Re-mapping Polish-German Historical Memory
Physical, Political, and Literary Spaces since World War II
Publication Year: 2012
Published by: Slavica Publishers
Series: Indiana Slavic Studies
Title Page, Copyright
Table of Contents
Spaces of Polish-German Memory: An Introduction
Human beings-as individuals and as socialized commurutles-remember the past selectively and often inconsistently. This observation applies as much to the trivial (say, two people arguing after one has beaten the other to a supermarket parking space) as to the tragic (the mass murder of millions of members of one nation by another). The more socialized the process becomes, the more complex, as competing...
A Cemetery of Ruins:The Ghetto Space and the Abject Past in Warsaw's Postwar Reconstruction
In 1938, some 370,000 Jews lived in Warsaw. Only Moscow and New York had larger Jewish populations. Most Warsaw Jews lived in the northern part of the capital, clustered in three areas, with the district of Muranow being the most heavily populatedl Muranow became a city within a city that was clearly "Jewish" to the general population and to...
The Unrealized 1947-48 Design for a Memorial at the Former Death Camp at Treblinka: An Iconographic History
It is planned to surround the grounds of the cemetery with a stone wall. The main entran ce has been situated on the northern side, which permits good communication with the railway and the so-called "black path" leading to Treblinka.2 The guard's lodge is situated to the right of the main entran ce. The broken paths lead from the main entrance to the remaining...
Heimweh in the Heimat:Homesick Travelers in the lost German East, 1955-70
After the chronic instability of Germany's Weimar period and the horrific atrocities of the Third Reich, the postwar peace and stability in West Germany is surprising, not least because one-fifth of the population consisted of German refugees expelled from the former eastern territories and regions beyond. Before the 1970 Treaty of Warsaw, when Bonn recognized Poland's new postwar border far to the west...
Curtailing Memory: Simplification and Politicization of Memories of Expulsion and the Eastern Territories in Divided Germany, 1948-72
In the course of the 20th and 21st centuries, memories of forced migration have been the topic of often-heated political controversies, particularly in the countries of Central and Eastern Europe. Since immediately after the Second World War, memories of flight, expulsion, and resettlement of Germans from the territories east of the Oder and Neisse Rivers have been subject to far-reaching debates in Poland,...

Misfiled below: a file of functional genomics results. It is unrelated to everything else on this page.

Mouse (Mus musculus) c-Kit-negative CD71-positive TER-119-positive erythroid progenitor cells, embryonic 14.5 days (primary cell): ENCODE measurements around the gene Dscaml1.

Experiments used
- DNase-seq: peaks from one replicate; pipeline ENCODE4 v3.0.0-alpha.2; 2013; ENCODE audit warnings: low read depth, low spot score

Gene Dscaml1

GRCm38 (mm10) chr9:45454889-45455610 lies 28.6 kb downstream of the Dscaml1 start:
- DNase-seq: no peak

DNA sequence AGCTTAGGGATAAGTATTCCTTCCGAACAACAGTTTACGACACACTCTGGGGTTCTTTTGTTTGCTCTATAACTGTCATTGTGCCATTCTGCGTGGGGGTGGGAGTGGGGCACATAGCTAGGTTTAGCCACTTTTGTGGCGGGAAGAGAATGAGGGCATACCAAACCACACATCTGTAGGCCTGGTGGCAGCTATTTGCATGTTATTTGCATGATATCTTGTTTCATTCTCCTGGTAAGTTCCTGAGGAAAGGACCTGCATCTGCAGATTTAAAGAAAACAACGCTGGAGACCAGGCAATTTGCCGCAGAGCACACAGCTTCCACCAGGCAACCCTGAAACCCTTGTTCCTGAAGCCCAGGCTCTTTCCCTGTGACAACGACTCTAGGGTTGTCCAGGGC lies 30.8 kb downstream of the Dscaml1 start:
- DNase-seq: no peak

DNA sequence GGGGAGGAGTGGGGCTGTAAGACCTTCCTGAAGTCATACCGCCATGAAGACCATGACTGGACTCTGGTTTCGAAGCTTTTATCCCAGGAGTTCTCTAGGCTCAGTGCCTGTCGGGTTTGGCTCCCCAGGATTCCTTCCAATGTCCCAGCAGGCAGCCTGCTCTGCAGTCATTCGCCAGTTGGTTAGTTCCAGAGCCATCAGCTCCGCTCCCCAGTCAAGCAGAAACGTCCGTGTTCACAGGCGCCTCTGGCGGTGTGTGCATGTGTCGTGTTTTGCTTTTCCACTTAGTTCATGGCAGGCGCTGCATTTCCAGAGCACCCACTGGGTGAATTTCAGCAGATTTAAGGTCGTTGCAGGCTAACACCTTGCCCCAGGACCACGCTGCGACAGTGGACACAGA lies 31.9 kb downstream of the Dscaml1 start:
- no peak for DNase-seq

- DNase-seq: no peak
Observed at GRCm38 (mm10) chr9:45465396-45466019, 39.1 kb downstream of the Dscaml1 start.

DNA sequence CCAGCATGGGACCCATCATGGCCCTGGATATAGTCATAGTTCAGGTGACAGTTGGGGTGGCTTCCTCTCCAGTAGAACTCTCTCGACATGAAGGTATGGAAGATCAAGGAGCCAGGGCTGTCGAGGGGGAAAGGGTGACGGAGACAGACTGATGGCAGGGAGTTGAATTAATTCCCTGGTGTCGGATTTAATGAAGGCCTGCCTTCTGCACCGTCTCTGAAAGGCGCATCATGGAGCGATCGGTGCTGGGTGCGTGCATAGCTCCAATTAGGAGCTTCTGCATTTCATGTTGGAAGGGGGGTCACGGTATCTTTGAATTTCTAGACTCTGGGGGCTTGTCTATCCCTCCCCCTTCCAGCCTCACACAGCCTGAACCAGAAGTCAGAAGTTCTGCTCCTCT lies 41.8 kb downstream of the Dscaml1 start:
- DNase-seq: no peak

The Musealization of "Flight, Expulsion, and Integration" in the Federal Republic of Germany: Institutional Trends Conceptual Approaches-Controversial Receptions
With the attack on Poland on 1 September 1939, the German Reich began the Second World War and thus brought suffering and destruction to the European continent on a previously unimagined scale. During the final stage of the war, millions of people were (forcibly) evacuated by the German Army or by the German administrative apparatus from the eastern parts of the German Reich or from their regions of birth...
Reconciliation Remembered: Early Activists and Polish-German Relations
In the early 1990s, the movement toward Polish-German reconciliation held strong currency in the politics of both countries. In fact, the word reconciliation (Aussiihnung in German,pojednanie in Polish) was used so frequently in media and political discussions that, after a few years, an observer of the relations coined the concept of "reconciliation...
Uncanny Gdansk/Danzig: Memory, Forgetting, and Reconciliation in the Works of Gunter Grass and Stefan Chwin
Multi-ethnic as a Hansa city, cosmopolitan as Freistadt under the League of Nations between the world wars, distinctly German during the Nazi rule, and almost entirely Polish since 1945-Danzig/Gdarisk is n ot only a concrete geographic and historical location but also a discursive topos, located at the juncture of personal recollections and national memories. The city holds a firm place in literature, most notably...
On Slavs and Germans: Andrzej Stasiuk's Geopoetics of Central European Memory
The political reconfiguration of Europe after 1989 stirred a noticeable literary interest in geography. Since the 1990s, East-Central European literature in particular has been virtually defined by a relish for the reading, interpretation, and design of geographical spaces. In fictional texts as well as in travel essays, European regions, landscapes, and territories...
Trauma, Memory, and Justice: A Few Notes on Polish-German Historical Memory and Its Prospects
Opening a conversation about problems related to memory is like opening Pandora's box. Memory is, above all, a heritage; it represents all that came before us. At the same time, it embodies also tradition. In other words, it is what we choose from our heritage as constitutive of our own identities: events and their heroes, books and their authors. But memory is also a political instrument. And when we hear about...
Notes on the Contributors
Publication Year: 2012
Series Title: Indiana Slavic Studies
Series Editor Byline: Henry R. Cooper, Jr. See more Books in this Series
MUSE Marc Record: Download for Re-mapping Polish-German Historical Memory